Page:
Built as housing for wartime ship builders in 1941 and now San Francisco’s largest, and perhaps most infamous, public housing complex, with nearly 800 run-down units across its 49-acre site, the HOPE-ful master plan for razing and redeveloping the Sunnydale-Velasco public housing complex is ready for its formal environmental review and public hearings.
As proposed, the existing 785 units spread across the Visitacion Valley acreage would be razed and 1,700 new units would rise, 785 of which would remain subsidized by the San Francisco Housing Authority but would be owned, and newly managed, by Mercy Housing.
Of the 915 units of additional housing, 24 percent would be below market rate rentals (including 150 for seniors) while 76 percent (around 700 units) would be for-sale market rate condos, developed by the Related Companies.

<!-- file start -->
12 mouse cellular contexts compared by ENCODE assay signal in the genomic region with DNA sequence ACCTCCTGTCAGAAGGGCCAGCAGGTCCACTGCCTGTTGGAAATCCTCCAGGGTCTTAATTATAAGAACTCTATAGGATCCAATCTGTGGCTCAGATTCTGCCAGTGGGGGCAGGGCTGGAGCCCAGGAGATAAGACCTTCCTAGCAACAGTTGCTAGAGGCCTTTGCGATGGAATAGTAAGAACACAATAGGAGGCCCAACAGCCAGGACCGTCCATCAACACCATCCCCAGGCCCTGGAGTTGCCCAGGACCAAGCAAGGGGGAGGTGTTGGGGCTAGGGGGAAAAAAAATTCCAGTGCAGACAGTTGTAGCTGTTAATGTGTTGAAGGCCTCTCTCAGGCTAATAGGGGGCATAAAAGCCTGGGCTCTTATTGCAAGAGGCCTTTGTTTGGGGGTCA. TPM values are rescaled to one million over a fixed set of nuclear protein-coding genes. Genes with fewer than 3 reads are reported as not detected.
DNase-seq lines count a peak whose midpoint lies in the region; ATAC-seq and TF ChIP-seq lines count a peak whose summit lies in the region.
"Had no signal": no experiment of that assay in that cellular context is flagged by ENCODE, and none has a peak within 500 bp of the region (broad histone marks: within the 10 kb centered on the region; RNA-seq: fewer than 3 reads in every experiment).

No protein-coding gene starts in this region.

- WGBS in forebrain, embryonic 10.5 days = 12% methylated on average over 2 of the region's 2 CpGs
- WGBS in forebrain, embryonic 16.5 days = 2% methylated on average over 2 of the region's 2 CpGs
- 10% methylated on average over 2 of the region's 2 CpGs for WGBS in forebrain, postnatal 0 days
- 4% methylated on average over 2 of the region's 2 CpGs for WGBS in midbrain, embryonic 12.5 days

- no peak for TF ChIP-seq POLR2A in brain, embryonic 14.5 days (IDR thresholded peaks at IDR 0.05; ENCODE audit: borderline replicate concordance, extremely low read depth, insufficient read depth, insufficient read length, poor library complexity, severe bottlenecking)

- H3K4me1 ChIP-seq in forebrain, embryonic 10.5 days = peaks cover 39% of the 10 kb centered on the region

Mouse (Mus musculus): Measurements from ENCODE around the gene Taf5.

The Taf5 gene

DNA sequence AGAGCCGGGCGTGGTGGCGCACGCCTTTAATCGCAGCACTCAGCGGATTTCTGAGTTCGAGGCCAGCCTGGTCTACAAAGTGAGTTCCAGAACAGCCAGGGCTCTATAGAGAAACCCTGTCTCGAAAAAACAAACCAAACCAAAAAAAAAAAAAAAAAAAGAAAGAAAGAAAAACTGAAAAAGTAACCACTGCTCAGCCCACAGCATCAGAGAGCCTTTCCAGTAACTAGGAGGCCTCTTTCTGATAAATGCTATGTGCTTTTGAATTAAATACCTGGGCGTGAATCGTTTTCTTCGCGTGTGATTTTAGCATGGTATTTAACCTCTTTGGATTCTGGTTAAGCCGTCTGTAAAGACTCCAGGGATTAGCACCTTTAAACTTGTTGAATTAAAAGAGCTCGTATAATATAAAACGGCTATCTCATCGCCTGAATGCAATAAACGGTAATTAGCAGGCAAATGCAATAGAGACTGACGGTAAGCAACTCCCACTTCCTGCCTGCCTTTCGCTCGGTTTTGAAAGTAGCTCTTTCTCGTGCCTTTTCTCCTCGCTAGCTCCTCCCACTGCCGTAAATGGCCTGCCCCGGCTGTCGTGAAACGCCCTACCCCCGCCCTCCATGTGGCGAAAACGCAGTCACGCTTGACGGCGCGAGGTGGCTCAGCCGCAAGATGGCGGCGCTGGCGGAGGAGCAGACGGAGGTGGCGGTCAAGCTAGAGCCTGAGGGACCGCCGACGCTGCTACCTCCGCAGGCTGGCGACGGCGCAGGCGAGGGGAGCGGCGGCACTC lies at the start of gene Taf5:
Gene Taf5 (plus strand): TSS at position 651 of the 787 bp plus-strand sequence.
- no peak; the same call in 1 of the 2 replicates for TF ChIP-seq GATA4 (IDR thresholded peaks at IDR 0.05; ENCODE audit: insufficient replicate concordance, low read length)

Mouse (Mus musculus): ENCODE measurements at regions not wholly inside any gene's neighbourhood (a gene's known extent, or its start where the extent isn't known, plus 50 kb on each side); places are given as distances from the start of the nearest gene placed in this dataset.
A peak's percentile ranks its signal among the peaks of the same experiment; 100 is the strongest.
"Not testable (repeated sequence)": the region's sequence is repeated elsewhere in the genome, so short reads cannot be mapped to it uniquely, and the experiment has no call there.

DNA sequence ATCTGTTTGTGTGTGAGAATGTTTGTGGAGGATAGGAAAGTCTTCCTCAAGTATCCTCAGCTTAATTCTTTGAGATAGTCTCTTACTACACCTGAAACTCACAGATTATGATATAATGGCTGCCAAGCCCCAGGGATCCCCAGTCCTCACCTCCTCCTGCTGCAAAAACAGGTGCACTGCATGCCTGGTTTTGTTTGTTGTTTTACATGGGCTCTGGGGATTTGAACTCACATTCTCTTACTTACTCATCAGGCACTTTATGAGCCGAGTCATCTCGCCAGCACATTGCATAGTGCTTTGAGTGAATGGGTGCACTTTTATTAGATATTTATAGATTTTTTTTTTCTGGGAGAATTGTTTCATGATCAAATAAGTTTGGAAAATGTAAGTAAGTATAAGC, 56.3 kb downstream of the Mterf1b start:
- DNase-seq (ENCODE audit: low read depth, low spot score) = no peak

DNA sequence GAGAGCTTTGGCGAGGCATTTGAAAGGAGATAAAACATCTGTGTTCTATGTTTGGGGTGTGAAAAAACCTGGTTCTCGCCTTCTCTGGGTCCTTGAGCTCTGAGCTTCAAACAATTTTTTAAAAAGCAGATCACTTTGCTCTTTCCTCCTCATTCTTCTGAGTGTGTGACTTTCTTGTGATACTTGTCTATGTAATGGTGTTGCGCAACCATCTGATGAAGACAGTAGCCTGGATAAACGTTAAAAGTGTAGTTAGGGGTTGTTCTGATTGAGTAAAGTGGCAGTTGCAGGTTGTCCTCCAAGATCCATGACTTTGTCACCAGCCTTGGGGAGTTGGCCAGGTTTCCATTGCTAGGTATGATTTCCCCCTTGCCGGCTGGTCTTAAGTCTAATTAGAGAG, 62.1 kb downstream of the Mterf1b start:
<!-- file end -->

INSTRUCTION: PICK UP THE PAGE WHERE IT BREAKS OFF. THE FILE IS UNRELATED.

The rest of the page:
Designed by Van Meter Williams Pollack, the development would range in height from 40 to 60 feet, with 18 buildings at 40 feet or less, 15 buildings at 50 feet, and one building at 60 feet with senior housing, retail and community services on the ground floor.
The master plan includes up to 72,500 square-feet of community, recreational and educational facilities; up to 16,200 square-feet of neighborhood-serving retail; and 11.5 acres of new parks and open spaces, including a community garden and farmer’s market pavilion.
The two public hearings to review the Environmental Impact Report for the project have been scheduled for January 20 and 22, 2015. And if approved and funded, the development will occur in three major phases over a period of 9 to 15 years.